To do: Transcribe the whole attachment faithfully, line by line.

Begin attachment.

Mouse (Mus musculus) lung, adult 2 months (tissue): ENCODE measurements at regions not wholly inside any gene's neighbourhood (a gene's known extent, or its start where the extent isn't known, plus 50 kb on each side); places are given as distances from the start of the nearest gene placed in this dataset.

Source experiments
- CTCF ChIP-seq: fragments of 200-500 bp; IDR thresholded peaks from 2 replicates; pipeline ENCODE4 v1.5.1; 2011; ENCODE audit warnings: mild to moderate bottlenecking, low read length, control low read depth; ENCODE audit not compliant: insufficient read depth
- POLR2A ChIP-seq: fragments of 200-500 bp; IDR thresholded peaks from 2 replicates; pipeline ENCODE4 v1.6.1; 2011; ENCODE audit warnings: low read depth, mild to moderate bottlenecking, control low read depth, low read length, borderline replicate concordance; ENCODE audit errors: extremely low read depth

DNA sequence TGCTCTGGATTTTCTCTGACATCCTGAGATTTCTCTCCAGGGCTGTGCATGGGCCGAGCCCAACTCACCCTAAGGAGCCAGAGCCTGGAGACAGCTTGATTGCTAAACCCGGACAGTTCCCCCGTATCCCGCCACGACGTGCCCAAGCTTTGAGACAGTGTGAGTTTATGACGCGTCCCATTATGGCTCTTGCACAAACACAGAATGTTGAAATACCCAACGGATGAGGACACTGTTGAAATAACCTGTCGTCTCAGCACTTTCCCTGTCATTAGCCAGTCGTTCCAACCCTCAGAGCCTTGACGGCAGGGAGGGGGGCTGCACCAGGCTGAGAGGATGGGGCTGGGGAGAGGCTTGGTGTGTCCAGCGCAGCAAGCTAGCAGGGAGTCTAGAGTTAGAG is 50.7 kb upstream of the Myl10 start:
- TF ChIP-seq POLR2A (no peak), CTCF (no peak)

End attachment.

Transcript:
Mouse (Mus musculus) lung, adult 2 months (tissue): ENCODE measurements at regions not wholly inside any gene's neighbourhood (a gene's known extent, or its start where the extent isn't known, plus 50 kb on each side); places are given as distances from the start of the nearest gene placed in this dataset.

Source experiments
- CTCF ChIP-seq: fragments of 200-500 bp; IDR thresholded peaks from 2 replicates; pipeline ENCODE4 v1.5.1; 2011; ENCODE audit warnings: mild to moderate bottlenecking, low read length, control low read depth; ENCODE audit not compliant: insufficient read depth
- POLR2A ChIP-seq: fragments of 200-500 bp; IDR thresholded peaks from 2 replicates; pipeline ENCODE4 v1.6.1; 2011; ENCODE audit warnings: low read depth, mild to moderate bottlenecking, control low read depth, low read length, borderline replicate concordance; ENCODE audit errors: extremely low read depth

DNA sequence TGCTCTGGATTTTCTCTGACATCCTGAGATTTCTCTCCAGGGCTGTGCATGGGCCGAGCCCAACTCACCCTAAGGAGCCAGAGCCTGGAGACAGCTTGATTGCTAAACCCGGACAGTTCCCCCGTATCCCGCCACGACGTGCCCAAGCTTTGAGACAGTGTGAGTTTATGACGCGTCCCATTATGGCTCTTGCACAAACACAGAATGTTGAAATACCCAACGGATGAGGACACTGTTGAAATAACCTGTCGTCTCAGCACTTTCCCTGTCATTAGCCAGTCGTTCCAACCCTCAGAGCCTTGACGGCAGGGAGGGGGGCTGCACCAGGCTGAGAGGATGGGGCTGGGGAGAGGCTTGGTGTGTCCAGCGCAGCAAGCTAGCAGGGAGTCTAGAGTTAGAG is 50.7 kb upstream of the Myl10 start:
- TF ChIP-seq POLR2A (no peak), CTCF (no peak)